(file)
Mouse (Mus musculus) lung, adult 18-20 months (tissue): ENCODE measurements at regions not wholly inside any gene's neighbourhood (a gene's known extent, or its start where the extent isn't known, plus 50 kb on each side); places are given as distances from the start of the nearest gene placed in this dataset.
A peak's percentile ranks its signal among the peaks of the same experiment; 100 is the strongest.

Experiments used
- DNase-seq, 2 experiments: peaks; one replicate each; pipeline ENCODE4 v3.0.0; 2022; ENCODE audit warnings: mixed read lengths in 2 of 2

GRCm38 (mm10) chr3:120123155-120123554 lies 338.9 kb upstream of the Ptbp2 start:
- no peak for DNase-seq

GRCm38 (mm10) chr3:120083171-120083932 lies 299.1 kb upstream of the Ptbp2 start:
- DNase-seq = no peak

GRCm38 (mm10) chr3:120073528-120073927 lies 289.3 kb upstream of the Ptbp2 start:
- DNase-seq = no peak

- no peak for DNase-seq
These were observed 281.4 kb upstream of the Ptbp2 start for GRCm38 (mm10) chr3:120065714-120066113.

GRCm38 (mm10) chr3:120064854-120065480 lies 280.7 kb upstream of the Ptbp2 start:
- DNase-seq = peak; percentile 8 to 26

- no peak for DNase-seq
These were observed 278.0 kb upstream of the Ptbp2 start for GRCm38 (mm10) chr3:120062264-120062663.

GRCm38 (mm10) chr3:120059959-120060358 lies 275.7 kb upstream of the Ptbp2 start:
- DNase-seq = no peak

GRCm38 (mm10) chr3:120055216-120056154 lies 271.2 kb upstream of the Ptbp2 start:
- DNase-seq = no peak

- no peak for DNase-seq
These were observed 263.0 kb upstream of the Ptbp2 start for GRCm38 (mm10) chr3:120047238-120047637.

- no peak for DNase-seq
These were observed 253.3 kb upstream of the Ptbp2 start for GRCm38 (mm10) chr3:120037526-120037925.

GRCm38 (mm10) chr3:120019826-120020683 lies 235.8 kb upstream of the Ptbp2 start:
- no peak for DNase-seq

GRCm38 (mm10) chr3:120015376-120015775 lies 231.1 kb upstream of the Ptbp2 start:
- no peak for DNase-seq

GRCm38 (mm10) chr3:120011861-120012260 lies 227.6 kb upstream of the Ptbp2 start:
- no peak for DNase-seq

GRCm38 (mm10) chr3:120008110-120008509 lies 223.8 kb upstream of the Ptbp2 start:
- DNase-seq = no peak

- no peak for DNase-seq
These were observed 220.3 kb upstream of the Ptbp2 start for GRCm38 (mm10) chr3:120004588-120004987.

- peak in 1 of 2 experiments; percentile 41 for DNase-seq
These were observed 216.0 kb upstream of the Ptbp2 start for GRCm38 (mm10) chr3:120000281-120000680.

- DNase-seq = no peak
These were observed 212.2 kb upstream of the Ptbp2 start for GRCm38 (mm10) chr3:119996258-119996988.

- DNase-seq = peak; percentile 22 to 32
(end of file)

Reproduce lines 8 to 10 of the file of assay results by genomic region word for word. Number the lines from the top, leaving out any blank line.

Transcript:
- DNase-seq = no peak

GRCm38 (mm10) chr3:120073528-120073927 lies 289.3 kb upstream of the Ptbp2 start:
- DNase-seq = no peak